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Hands up if you are a lone parent and CAN be 100% felible wrt hours and days worked

(9 Posts)
MrsMorgan Mon 12-Oct-09 12:32:38

I'd be really interested to know just how many lone parents could be that felxible.

Have just had yet another interview where their main focus was wether I could be 100% flexible and do whatever hours they asked (weekends were their main bugbear). I truthfully said that I would have no problem doing one weekend shift a week but that working both Saturdays and Sundays would be awkward, although given enough notice I could probably sort something out.

He asked why I couldn't be flexible and so I told him.

Imo it is bloody discrimatory (sp?) to expect anybody, but lone parents in particular to be 100% flexible and I wonder just how many lone parents this would be possible for.

juicychops Mon 12-Oct-09 13:08:59

im a lone parent and could NEVER be that flexible.
its my work that is flexible and fits around me.
i work flexitime so as long as i do my 16 hours per week they are pretty easy at my work. although i do have contracted days to work so i do stick to them, but if i need to swap a day every now and then then its fine.

i can also collect flexihours if i have opportunity to do overtime

MrsMorgan Mon 12-Oct-09 13:13:36

Sounds like a good company to work for Juicy.

The advert for the job I went for today did not state anything about flexibility, working weekends or anything, but given that it ia the retail sector I knew that flexibility would be required.

Had the ad stated those things then i'd not have applied.

The interviewer alos asked me what I'd do if given the job and then put on sat&sun shifts four weeks in a row. I said 'honestly, i'd struggle, i'm not saying I couldn't do it but it would be far from ideal'.

I mean if weekend staff are so important they advertise for weekend staff.

ARGH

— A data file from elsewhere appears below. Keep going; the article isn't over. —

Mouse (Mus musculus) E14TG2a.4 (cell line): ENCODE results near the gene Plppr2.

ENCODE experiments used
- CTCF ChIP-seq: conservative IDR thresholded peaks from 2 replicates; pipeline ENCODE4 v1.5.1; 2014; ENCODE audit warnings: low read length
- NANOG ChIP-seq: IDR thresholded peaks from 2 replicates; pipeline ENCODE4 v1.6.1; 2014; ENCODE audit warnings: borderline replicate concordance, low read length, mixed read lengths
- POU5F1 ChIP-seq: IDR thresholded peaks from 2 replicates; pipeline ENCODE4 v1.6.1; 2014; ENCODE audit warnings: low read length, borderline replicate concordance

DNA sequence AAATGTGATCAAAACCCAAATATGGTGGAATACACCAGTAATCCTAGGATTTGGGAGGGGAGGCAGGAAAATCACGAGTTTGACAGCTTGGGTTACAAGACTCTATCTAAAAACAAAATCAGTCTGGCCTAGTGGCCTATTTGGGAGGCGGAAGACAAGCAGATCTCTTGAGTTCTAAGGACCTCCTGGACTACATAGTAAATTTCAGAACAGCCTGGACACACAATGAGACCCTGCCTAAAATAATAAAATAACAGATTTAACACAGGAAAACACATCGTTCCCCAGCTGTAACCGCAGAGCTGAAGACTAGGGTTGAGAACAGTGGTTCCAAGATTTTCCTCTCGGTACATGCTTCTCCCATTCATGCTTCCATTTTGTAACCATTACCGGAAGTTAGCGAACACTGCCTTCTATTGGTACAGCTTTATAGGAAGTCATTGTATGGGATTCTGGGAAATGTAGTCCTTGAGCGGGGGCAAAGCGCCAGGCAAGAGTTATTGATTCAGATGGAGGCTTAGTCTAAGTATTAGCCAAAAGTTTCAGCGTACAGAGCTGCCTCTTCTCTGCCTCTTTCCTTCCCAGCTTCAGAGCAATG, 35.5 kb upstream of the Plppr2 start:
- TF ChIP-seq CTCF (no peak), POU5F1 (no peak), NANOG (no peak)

queenofdenial2009 Tue 13-Oct-09 12:22:32

Idiots. No employer should expect anyone to be '100% flexible'; it's just an excuse for them to exploit you. They pay you a wage, they don't own you.

Back to job hunting I'm afraid.

sincitylover Tue 13-Oct-09 13:15:16

IMO flexibility should cut both ways.

MrsMorgan Tue 13-Oct-09 15:45:07

Yes I agree sincity whih is why I said i'd have no problem doing a saturday or a sunday every week, but not both.

If I could do it I would, I just can't.

Oh well, will know for sure tommorow wether they want me or not, but i'd not bet much on it.

TheDevilEatsBabies Tue 13-Oct-09 16:07:32

most jobs where full-time staff would be required weekends usually give you one weekend on and one weekend off.

that way everybody's happy.

i wouldn't worry about it though, most companies would not expect you to work every weekend. they do advertise for weekend staff for just that reason.

i wouldn't go for that job, personally, though, because who knows when they'll start being unrasonable about being flexible for you?

alarm bells would be ringing

MrsMorgan Wed 14-Oct-09 14:44:53

Well they were going to let me know today if I had got the job and i've not heard a word so i'm assuming thats a no as I think they were only going to ring if I was successful.

Not at all surprised but very frustrated.

pandaiis Wed 14-Oct-09 14:59:25

It is ridiculous. I was a manager in retail for 6 years and used to feel awful asking people to be fully flexible when sometimes the job contract was as little as 10 hours a week.

I must say I was pretty flexible myself when it came to working mums. If you work your way around them, they will help you out and work round you when they can. I wouldn't expect anyone to work Saturdays and Sundays every week regardless of their circumstances.

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